–Martha Graham, dancer

Every writer interested in avant-garde literature must become familiar with Matthew Barney's Cremaster Cycle. I was lucky enough, smart enough to see the Guggenheim installation back in 2003, and, shortly thereafter, watched the entire film cycle. Though considered primarily a visual (perhaps also performance) artist, Barney is also a multimodal writer. Even if he doesn't hang that label around his neck. And, really, the lable just isn't important. The art is.


BLEED is up and running, with videos added weekly.

BLEED is a national vodcast channel addressing new generations of readers and viewers. It explores the newest trends in literature and the arts, and includes conversations with innovative writers and artists regarding how and why they create.

Wednesday, May 7, 2008


Besides the benefits I spoke of in my last entry, more are coming down the pike (or as Jiri Cech says, "down the pipe"). At the 2008 &NOW Festival, Davis Schneiderman (author of the recently released work of innovative fiction, Abecedarium), announced two terrific con/in-ceptions:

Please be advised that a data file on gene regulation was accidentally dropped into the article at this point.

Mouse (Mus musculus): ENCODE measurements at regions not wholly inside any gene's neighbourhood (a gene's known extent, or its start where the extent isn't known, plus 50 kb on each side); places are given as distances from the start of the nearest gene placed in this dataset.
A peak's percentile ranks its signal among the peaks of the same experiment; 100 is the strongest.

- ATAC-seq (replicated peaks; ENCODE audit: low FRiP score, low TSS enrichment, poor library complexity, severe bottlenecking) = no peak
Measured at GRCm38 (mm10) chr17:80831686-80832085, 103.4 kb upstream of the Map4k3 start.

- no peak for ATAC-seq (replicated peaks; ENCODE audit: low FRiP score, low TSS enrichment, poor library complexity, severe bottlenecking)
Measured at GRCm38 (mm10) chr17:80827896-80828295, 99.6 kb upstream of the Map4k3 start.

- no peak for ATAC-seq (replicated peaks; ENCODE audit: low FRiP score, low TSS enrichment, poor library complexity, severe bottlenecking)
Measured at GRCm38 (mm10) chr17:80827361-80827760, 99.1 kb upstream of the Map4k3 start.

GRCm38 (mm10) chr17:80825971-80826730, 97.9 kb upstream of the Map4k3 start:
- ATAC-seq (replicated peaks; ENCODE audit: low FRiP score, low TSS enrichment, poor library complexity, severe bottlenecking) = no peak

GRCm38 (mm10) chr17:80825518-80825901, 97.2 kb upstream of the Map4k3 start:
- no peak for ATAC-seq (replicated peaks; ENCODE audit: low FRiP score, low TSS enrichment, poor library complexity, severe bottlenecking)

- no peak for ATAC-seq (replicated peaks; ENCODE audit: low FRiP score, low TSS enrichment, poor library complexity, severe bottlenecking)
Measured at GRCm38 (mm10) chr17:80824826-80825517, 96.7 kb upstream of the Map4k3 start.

1. &NOW Books (an imprint of Lake Forest College Press):
The newly formed Lake Forest College Press is pleased to announce the formation of its imprint, &NOW Books. Every two years, &NOW Books will publish THE &NOW AWARDS: THE BEST INNOVATIVE WRITING—a collection of the most provocative, hardest-hitting, deadly serious, patently absurd, cutting-edge, avant-everything-and-nothing work. Distribution of &NOW books will be through Northwestern University Press. Attendees at &NOW 2009 (Fall, SUNY Buffalo) will receive a complementary copy of the debut anthology, but writers need not attend &NOW to be included in the collection.

2. The Madeleine P. Plonsker Emerging Writer’s Residency Prize &NOW/Lake Forest College
Lake Forest College, in conjunction with the &NOW Festival of Innovative Writing and Art, invites applications for an emerging writer under forty years old, with no major book publication (chapbooks and the like excepted), to spend two months (February-March or March-April 2009) in residence at our campus in Chicago’s northern suburbs on the shores of Lake Michigan. There are no formal teaching duties attached to the residency. Time is to be spent completing a manuscript, participating in the Lake Forest Literary Festival, and offering two public presentations.
After the residency, the completed manuscript will be published, upon approval, by the new Lake Forest College Press &NOW Books imprint. The stipend is $10,000, with a housing suite and campus meals provided by the college. The position will be offered on alternate years to writers of prose and poetry, with the 2009 residency going to a poet. Hybrid genre and non-classifiable applications are welcome during either year.